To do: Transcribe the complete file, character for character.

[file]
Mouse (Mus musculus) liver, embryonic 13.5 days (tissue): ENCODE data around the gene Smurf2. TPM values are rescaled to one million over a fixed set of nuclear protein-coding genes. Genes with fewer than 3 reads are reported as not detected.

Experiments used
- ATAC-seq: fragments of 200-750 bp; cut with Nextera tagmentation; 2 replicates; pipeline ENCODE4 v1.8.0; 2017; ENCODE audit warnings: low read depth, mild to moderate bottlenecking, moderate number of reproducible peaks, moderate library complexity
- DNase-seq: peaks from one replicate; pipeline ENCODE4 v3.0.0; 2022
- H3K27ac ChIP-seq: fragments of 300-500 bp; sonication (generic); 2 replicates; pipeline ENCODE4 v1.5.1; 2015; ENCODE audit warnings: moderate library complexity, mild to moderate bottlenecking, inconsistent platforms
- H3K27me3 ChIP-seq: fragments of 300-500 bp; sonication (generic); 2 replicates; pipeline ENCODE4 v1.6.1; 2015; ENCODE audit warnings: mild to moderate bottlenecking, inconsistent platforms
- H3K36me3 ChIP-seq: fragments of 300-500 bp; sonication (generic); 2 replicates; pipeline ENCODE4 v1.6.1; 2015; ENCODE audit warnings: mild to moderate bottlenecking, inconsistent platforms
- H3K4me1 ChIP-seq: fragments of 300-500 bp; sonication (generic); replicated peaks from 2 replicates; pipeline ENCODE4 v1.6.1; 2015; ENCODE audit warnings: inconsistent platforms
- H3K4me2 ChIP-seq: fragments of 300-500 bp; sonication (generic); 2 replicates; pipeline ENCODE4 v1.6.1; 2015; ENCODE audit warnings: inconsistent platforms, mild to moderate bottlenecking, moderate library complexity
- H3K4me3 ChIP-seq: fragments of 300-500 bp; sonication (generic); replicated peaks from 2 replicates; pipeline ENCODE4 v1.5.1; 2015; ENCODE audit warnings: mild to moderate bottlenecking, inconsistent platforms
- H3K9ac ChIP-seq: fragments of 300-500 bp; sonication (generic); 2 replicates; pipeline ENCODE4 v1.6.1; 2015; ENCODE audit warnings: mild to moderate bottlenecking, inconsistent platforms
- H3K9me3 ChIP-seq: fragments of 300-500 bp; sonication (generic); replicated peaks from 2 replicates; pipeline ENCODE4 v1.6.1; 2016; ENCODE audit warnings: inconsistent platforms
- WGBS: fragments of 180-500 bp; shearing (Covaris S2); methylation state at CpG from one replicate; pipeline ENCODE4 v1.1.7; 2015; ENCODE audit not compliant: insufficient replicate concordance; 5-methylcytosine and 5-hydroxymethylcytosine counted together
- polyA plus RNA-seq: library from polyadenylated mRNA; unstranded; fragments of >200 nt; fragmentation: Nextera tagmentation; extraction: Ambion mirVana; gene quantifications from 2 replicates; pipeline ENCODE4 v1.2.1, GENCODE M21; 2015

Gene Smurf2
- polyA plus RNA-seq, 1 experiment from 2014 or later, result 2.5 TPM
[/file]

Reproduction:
Mouse (Mus musculus) liver, embryonic 13.5 days (tissue): ENCODE data around the gene Smurf2. TPM values are rescaled to one million over a fixed set of nuclear protein-coding genes. Genes with fewer than 3 reads are reported as not detected.

Experiments used
- ATAC-seq: fragments of 200-750 bp; cut with Nextera tagmentation; 2 replicates; pipeline ENCODE4 v1.8.0; 2017; ENCODE audit warnings: low read depth, mild to moderate bottlenecking, moderate number of reproducible peaks, moderate library complexity
- DNase-seq: peaks from one replicate; pipeline ENCODE4 v3.0.0; 2022
- H3K27ac ChIP-seq: fragments of 300-500 bp; sonication (generic); 2 replicates; pipeline ENCODE4 v1.5.1; 2015; ENCODE audit warnings: moderate library complexity, mild to moderate bottlenecking, inconsistent platforms
- H3K27me3 ChIP-seq: fragments of 300-500 bp; sonication (generic); 2 replicates; pipeline ENCODE4 v1.6.1; 2015; ENCODE audit warnings: mild to moderate bottlenecking, inconsistent platforms
- H3K36me3 ChIP-seq: fragments of 300-500 bp; sonication (generic); 2 replicates; pipeline ENCODE4 v1.6.1; 2015; ENCODE audit warnings: mild to moderate bottlenecking, inconsistent platforms
- H3K4me1 ChIP-seq: fragments of 300-500 bp; sonication (generic); replicated peaks from 2 replicates; pipeline ENCODE4 v1.6.1; 2015; ENCODE audit warnings: inconsistent platforms
- H3K4me2 ChIP-seq: fragments of 300-500 bp; sonication (generic); 2 replicates; pipeline ENCODE4 v1.6.1; 2015; ENCODE audit warnings: inconsistent platforms, mild to moderate bottlenecking, moderate library complexity
- H3K4me3 ChIP-seq: fragments of 300-500 bp; sonication (generic); replicated peaks from 2 replicates; pipeline ENCODE4 v1.5.1; 2015; ENCODE audit warnings: mild to moderate bottlenecking, inconsistent platforms
- H3K9ac ChIP-seq: fragments of 300-500 bp; sonication (generic); 2 replicates; pipeline ENCODE4 v1.6.1; 2015; ENCODE audit warnings: mild to moderate bottlenecking, inconsistent platforms
- H3K9me3 ChIP-seq: fragments of 300-500 bp; sonication (generic); replicated peaks from 2 replicates; pipeline ENCODE4 v1.6.1; 2016; ENCODE audit warnings: inconsistent platforms
- WGBS: fragments of 180-500 bp; shearing (Covaris S2); methylation state at CpG from one replicate; pipeline ENCODE4 v1.1.7; 2015; ENCODE audit not compliant: insufficient replicate concordance; 5-methylcytosine and 5-hydroxymethylcytosine counted together
- polyA plus RNA-seq: library from polyadenylated mRNA; unstranded; fragments of >200 nt; fragmentation: Nextera tagmentation; extraction: Ambion mirVana; gene quantifications from 2 replicates; pipeline ENCODE4 v1.2.1, GENCODE M21; 2015

Gene Smurf2
- polyA plus RNA-seq, 1 experiment from 2014 or later, result 2.5 TPM